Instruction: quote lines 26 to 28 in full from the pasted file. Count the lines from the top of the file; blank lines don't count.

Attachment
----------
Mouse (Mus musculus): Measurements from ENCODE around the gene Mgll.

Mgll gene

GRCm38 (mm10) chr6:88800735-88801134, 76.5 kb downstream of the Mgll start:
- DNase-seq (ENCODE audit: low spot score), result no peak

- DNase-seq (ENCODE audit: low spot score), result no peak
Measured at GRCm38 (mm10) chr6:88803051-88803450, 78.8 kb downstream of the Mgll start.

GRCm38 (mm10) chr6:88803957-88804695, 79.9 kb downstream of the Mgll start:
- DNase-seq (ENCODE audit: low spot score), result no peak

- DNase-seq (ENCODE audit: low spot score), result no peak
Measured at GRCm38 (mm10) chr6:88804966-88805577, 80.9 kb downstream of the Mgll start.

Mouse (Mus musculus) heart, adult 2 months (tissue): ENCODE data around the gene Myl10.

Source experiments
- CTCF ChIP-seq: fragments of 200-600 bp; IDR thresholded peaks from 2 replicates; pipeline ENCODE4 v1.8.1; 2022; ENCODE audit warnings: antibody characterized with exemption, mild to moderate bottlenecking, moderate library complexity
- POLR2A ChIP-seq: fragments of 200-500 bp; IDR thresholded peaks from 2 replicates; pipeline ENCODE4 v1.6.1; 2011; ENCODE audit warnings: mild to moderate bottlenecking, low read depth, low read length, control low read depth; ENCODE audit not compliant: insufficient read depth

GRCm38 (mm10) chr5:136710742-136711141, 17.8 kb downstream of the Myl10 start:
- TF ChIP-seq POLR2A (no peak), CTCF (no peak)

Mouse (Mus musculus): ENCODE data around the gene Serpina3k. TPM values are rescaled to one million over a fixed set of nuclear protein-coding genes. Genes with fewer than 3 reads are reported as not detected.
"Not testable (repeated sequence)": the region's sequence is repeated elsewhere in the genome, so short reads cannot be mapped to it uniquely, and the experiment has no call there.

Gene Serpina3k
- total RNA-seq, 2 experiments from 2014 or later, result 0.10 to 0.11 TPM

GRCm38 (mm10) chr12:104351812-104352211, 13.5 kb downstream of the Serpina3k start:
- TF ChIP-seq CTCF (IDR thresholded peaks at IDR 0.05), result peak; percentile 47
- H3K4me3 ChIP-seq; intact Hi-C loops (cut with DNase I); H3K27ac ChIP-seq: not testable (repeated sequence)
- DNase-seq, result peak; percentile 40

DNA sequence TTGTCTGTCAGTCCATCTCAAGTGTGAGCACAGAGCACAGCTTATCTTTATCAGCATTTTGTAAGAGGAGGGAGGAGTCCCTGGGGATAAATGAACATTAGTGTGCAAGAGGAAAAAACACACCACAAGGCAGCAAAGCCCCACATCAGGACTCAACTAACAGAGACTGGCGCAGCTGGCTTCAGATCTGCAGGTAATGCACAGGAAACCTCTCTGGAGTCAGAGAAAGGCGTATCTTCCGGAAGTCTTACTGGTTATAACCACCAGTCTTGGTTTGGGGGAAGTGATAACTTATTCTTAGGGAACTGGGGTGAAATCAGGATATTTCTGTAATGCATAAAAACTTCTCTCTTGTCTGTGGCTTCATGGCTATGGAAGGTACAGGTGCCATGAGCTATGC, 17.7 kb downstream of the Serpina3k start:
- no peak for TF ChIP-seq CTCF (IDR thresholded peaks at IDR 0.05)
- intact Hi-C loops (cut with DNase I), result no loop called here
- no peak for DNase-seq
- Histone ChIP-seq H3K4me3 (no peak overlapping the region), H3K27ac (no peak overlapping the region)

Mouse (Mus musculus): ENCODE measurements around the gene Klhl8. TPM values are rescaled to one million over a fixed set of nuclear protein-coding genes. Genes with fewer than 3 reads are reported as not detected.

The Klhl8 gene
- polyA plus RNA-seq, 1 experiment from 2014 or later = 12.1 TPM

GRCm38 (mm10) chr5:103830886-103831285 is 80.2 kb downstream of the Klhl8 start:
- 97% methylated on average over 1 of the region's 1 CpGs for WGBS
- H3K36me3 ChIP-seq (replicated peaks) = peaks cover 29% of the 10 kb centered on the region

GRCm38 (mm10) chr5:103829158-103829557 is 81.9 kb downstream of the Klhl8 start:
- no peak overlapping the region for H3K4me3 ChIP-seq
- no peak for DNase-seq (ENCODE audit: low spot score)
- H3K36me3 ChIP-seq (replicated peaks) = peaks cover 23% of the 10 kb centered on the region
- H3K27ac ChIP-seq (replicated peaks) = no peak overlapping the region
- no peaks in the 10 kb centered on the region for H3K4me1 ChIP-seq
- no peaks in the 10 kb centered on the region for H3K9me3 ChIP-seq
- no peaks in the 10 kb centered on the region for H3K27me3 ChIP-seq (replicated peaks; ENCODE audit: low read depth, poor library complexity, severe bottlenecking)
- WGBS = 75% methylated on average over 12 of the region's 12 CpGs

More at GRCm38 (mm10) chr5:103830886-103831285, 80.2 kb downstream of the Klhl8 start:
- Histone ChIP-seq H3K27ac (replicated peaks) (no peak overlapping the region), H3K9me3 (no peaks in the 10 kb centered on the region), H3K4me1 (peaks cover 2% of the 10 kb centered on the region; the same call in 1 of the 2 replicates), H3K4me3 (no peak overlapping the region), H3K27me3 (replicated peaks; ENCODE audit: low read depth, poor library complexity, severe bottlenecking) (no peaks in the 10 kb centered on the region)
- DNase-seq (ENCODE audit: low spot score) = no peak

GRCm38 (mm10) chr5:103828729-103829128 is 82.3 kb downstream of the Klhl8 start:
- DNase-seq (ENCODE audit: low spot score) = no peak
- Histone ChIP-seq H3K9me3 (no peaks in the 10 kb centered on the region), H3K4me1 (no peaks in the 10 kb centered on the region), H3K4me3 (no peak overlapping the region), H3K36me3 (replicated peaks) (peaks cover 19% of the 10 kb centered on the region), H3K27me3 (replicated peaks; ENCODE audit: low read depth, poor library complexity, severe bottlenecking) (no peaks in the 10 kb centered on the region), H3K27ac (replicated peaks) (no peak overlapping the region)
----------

- no peak for TF ChIP-seq CTCF (IDR thresholded peaks at IDR 0.05)
- intact Hi-C loops (cut with DNase I), result no loop called here
- no peak for DNase-seq